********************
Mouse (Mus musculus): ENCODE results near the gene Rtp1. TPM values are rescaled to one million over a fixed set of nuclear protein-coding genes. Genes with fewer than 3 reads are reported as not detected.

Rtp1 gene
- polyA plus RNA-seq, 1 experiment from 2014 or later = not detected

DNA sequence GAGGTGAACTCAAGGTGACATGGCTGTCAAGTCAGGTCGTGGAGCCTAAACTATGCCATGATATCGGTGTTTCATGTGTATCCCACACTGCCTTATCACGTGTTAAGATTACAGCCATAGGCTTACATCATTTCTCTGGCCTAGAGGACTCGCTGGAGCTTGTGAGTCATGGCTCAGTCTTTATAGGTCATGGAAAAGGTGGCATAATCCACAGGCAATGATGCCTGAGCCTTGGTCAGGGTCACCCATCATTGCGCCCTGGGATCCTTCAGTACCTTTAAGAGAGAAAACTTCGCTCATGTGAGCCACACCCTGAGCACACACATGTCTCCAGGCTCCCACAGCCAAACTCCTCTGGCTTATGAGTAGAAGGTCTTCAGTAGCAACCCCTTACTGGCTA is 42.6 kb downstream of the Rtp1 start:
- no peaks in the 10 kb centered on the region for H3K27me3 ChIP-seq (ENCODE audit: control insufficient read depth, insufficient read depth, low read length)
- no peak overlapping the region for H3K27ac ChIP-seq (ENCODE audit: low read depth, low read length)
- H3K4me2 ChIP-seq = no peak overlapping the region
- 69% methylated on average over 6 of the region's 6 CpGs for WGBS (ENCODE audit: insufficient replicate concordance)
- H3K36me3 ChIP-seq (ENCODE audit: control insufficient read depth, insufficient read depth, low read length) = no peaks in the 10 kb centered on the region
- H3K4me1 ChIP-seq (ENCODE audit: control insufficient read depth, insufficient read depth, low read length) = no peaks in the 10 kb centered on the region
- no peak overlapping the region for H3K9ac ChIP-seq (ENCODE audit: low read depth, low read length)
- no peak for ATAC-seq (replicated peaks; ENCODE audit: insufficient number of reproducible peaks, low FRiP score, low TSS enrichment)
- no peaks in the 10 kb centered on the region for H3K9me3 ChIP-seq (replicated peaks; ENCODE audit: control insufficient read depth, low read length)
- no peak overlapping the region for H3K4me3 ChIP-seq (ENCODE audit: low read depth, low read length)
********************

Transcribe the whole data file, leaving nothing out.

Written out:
Mouse (Mus musculus): ENCODE results near the gene Rtp1. TPM values are rescaled to one million over a fixed set of nuclear protein-coding genes. Genes with fewer than 3 reads are reported as not detected.

Rtp1 gene
- polyA plus RNA-seq, 1 experiment from 2014 or later = not detected

DNA sequence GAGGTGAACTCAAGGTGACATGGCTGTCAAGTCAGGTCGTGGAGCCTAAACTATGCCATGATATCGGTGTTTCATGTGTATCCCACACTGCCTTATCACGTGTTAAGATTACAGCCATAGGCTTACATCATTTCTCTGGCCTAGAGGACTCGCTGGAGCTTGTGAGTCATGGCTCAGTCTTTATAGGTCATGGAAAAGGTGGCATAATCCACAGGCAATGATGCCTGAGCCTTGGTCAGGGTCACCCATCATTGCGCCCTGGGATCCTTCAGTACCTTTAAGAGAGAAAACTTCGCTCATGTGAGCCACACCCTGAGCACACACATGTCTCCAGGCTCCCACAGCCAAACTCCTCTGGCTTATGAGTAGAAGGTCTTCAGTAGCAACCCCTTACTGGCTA is 42.6 kb downstream of the Rtp1 start:
- no peaks in the 10 kb centered on the region for H3K27me3 ChIP-seq (ENCODE audit: control insufficient read depth, insufficient read depth, low read length)
- no peak overlapping the region for H3K27ac ChIP-seq (ENCODE audit: low read depth, low read length)
- H3K4me2 ChIP-seq = no peak overlapping the region
- 69% methylated on average over 6 of the region's 6 CpGs for WGBS (ENCODE audit: insufficient replicate concordance)
- H3K36me3 ChIP-seq (ENCODE audit: control insufficient read depth, insufficient read depth, low read length) = no peaks in the 10 kb centered on the region
- H3K4me1 ChIP-seq (ENCODE audit: control insufficient read depth, insufficient read depth, low read length) = no peaks in the 10 kb centered on the region
- no peak overlapping the region for H3K9ac ChIP-seq (ENCODE audit: low read depth, low read length)
- no peak for ATAC-seq (replicated peaks; ENCODE audit: insufficient number of reproducible peaks, low FRiP score, low TSS enrichment)
- no peaks in the 10 kb centered on the region for H3K9me3 ChIP-seq (replicated peaks; ENCODE audit: control insufficient read depth, low read length)
- no peak overlapping the region for H3K4me3 ChIP-seq (ENCODE audit: low read depth, low read length)